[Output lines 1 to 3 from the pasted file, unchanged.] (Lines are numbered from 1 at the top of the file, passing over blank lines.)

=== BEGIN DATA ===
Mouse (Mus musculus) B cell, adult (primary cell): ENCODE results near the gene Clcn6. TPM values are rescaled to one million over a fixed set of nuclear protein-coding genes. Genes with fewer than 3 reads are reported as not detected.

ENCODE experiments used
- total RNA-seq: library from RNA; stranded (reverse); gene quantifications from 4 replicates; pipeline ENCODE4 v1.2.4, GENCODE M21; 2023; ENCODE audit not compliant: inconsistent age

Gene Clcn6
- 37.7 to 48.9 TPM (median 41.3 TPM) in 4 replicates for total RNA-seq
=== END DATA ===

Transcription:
Mouse (Mus musculus) B cell, adult (primary cell): ENCODE results near the gene Clcn6. TPM values are rescaled to one million over a fixed set of nuclear protein-coding genes. Genes with fewer than 3 reads are reported as not detected.

ENCODE experiments used
- total RNA-seq: library from RNA; stranded (reverse); gene quantifications from 4 replicates; pipeline ENCODE4 v1.2.4, GENCODE M21; 2023; ENCODE audit not compliant: inconsistent age